My dad used to sing this to us when we were little, and later to my nieces and nephews. He did it with similar verve and drama. So great!
Charles van Doren died this week. For those of you to whom that name means nothing, he was at the centre of the quiz show scandals of the 1950s. Robert Redford directed this excellent film about it all. Because it has no car chases or shooting and the actual scandal didn’t involve anything sexy, I can’t see it attracting any Millennials, but I highly recommend it – a nostalgic portrait of a time when we expected honesty from people. It is also about the van Dorens. My family was never quite so glamorous, but my parents — like van Doren’s mother and father — were extremely competitive and had huge expectations for their kids. I always felt a lot of pressure.
The film’s trailer:
Sinatra, Bing, Louis Armstrong and Peggy Lee. No date on it, but I’m guessing circa 1959-1960 (judging from Frank’s hair).
For St. Patrick’s Day, here is a photo from my trip to Ireland last year: it’s Maureen O’Hara’s house on Bantry Bay! (She doesn’t live there now, obviously, as she is dead.) FYI, The Quiet Man is on TCM tonight – you are a fool if you don’t watch it (or at least tape it to watch it later). And if you don’t get TCM and/or haven’t seen The Quiet Man, purchase/rent the film, pronto.
Another clip for NKC’s 100th birthday – Cole and a young Billy Preston singing “Blueberry Hill.” Amazing!
He would have been 100 today. What a voice – what a talent. I always remember my father pontificating on the great (non-operatic) voices of the 20th century – Sinatra, Vic Damone and Nat King Cole. This song is one of my favourites.
Campaigning for LBJ – obvious from the lyrics that this was filmed between the time JFK died and LBJ’s official decision to run in 1964:
This is awesome! Steve Lawrence and Sammy Davis sing a medley of ‘not even nominated’ songs at the 1979 Oscars. So much better than the drivel of Hollywood awards ceremonies now.
Since Lewis’ death, I’ve been re-watching a number of his movies, and this speech from ‘The Nutty Professor’ really struck me as extraordinary. Remember that the movie in question was made in 1963. The man was ahead of his time.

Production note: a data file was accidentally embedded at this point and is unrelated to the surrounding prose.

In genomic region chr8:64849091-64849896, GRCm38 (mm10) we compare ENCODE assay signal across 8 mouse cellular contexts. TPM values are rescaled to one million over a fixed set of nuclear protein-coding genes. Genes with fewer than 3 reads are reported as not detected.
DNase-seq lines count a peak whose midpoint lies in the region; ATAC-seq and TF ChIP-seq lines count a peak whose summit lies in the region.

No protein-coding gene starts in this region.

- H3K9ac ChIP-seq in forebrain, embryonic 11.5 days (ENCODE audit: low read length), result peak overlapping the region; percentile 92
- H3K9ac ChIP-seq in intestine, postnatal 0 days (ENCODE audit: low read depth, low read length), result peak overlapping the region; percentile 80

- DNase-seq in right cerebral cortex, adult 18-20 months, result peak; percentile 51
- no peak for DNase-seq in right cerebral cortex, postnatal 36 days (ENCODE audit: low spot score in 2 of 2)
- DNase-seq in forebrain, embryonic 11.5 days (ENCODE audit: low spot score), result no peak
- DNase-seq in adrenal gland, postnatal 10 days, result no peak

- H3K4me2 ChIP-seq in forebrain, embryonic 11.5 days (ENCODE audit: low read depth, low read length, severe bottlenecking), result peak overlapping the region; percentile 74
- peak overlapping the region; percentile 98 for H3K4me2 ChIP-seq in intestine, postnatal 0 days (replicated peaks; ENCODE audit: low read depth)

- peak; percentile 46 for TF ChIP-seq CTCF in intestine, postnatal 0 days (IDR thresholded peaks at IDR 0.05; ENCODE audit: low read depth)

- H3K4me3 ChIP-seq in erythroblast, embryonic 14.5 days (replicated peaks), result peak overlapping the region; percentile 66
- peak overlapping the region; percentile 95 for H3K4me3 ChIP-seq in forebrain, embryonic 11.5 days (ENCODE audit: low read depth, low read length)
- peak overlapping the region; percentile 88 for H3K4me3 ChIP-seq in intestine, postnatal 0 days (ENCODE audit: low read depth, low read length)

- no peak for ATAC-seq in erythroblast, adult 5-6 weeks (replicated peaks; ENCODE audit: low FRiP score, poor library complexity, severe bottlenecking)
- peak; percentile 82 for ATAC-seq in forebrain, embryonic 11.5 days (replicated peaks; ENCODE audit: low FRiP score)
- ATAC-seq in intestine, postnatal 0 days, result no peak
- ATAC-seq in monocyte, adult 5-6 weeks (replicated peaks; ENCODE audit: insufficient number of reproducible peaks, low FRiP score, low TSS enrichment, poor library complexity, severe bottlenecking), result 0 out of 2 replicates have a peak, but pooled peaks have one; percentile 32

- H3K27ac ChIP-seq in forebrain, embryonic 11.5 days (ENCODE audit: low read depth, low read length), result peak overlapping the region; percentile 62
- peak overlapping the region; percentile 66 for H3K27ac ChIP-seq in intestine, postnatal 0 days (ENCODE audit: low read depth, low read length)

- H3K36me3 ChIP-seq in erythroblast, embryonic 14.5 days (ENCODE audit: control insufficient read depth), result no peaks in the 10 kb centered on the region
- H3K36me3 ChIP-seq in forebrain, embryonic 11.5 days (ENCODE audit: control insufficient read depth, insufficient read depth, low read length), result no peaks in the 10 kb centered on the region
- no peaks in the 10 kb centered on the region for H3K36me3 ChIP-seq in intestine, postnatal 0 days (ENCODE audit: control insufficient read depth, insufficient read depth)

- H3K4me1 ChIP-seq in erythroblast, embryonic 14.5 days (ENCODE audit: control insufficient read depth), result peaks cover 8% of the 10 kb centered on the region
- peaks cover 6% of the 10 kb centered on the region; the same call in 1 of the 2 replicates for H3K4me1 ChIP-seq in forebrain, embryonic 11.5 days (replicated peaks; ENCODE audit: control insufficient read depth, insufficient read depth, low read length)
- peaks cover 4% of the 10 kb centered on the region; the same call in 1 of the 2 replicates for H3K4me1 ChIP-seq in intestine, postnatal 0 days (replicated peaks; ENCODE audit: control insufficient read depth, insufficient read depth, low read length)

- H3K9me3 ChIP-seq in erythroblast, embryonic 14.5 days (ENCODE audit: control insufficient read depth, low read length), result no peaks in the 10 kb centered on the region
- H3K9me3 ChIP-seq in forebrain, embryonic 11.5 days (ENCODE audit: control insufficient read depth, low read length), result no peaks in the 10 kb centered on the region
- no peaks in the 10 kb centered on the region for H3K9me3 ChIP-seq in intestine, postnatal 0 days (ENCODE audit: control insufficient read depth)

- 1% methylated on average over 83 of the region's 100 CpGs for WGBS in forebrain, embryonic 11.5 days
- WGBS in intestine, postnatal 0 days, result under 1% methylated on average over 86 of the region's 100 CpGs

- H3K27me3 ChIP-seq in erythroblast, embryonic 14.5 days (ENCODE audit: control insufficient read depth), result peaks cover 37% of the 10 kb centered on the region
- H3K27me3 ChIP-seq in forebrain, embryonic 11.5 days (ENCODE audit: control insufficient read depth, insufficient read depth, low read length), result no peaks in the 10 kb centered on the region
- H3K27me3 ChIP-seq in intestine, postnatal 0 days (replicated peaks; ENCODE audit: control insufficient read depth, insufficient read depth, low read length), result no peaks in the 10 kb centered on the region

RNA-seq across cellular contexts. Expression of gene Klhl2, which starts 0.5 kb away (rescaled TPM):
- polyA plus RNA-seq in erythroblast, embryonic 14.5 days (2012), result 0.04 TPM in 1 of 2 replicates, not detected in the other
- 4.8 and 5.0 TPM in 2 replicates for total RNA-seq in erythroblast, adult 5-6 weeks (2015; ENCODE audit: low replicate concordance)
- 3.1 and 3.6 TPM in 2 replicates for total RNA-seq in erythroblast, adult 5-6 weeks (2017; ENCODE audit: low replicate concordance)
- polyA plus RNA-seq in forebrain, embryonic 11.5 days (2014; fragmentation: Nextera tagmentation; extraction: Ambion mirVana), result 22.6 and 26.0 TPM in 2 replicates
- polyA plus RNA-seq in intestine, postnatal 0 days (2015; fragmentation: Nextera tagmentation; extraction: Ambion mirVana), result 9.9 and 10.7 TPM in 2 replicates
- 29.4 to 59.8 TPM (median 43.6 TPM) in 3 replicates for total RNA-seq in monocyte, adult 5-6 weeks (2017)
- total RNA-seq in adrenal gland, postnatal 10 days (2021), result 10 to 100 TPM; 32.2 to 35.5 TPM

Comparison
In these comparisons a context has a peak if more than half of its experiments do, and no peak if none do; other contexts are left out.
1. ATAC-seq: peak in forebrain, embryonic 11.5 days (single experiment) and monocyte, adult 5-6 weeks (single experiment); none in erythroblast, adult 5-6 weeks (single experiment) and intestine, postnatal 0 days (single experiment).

So way back in January — the day Significant Other had his hip surgery — Mary Tyler Moore died. I posted about it and said I would comment more soon. Not sure eight months constitutes “soon” but here I am. I am a fan of both The Dick van Dyke Show and The Mary Tyler Moore Show, though the former was completely before my time and the latter, though I was alive during its run, was not something I appreciated till I began to watch it in reruns in the ’80s, ’90s and beyond. If I had to choose one of the two series to watch, it would be a tough call, but I would choose the Minneapolis-based sitcom. She died a few days after the pussy-hat marches and one of the best memes I saw was a photo of Mary Richards in the WJM newsroom juxtaposed to one of the marchers (a woman who was wearing a vagina hat). The caption said something like, “Feminism, then and now: where did we go wrong?” Pretty much sums up my feelings on the matter.
The reason for the title line of this post is that I firmly believe I could win any “Mary Tyler War” – i.e., any trivia contest concerning the sitcom. Or at least place. In fact, I was reading this book about the series, and while it is quite thorough and interesting, there were a couple of mistakes that struck me right off the bat. Example 1) The book asserts that Mary Richards asks her boss for equal pay but settles for less that that. This is false. In the episode in question, Mary discovers that the man who had the job before her earned more and she confronts Lou Grant about it. He talks his way out of it…almost. At the end of the episode she insists on receiving equal pay with her predecessor and Grant agrees to her demands. 2) This second mistake isn’t about MTM but about another show – Room 222. The book calls it an “hour-long drama.” Huh? ‘Twas a half-hour sitcom, though one that dealt with ‘heavy’ issues, like hippies and race and war and such.
So Mary was a goddess and a friend to the animals and in tribute, I post here one of my favourite episodes of MTM. I can’t really pick one favourite because they change, depending on my mood. Yes, Chuckles Bites the Dust was funny, but so many others were funnier, in my view. I loved Lou Douses and Old Flame, for example, and this one, which you should watch to the end so as not to miss Lou’s great speech on the meaning of life.